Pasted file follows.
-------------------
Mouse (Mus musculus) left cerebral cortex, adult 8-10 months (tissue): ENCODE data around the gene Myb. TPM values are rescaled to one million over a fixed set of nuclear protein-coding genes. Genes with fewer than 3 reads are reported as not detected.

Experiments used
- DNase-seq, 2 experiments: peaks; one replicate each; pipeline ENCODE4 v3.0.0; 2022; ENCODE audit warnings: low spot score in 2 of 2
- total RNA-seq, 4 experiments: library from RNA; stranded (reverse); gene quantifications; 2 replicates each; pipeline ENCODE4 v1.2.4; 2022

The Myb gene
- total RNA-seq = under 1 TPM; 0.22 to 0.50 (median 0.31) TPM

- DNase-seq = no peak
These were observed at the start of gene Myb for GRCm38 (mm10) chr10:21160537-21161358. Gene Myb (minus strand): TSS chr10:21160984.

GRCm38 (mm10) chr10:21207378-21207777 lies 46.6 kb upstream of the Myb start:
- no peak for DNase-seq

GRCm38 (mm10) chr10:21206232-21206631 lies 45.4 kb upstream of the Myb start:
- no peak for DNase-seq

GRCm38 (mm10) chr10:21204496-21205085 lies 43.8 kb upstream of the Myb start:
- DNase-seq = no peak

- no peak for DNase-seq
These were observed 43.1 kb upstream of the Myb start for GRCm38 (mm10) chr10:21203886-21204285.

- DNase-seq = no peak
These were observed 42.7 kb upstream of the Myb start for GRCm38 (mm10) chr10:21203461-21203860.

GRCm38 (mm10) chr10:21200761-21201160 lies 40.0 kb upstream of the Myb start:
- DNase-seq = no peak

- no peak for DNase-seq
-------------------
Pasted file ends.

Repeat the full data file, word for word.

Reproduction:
Mouse (Mus musculus) left cerebral cortex, adult 8-10 months (tissue): ENCODE data around the gene Myb. TPM values are rescaled to one million over a fixed set of nuclear protein-coding genes. Genes with fewer than 3 reads are reported as not detected.

Experiments used
- DNase-seq, 2 experiments: peaks; one replicate each; pipeline ENCODE4 v3.0.0; 2022; ENCODE audit warnings: low spot score in 2 of 2
- total RNA-seq, 4 experiments: library from RNA; stranded (reverse); gene quantifications; 2 replicates each; pipeline ENCODE4 v1.2.4; 2022

The Myb gene
- total RNA-seq = under 1 TPM; 0.22 to 0.50 (median 0.31) TPM

- DNase-seq = no peak
These were observed at the start of gene Myb for GRCm38 (mm10) chr10:21160537-21161358. Gene Myb (minus strand): TSS chr10:21160984.

GRCm38 (mm10) chr10:21207378-21207777 lies 46.6 kb upstream of the Myb start:
- no peak for DNase-seq

GRCm38 (mm10) chr10:21206232-21206631 lies 45.4 kb upstream of the Myb start:
- no peak for DNase-seq

GRCm38 (mm10) chr10:21204496-21205085 lies 43.8 kb upstream of the Myb start:
- DNase-seq = no peak

- no peak for DNase-seq
These were observed 43.1 kb upstream of the Myb start for GRCm38 (mm10) chr10:21203886-21204285.

- DNase-seq = no peak
These were observed 42.7 kb upstream of the Myb start for GRCm38 (mm10) chr10:21203461-21203860.

GRCm38 (mm10) chr10:21200761-21201160 lies 40.0 kb upstream of the Myb start:
- DNase-seq = no peak

- no peak for DNase-seq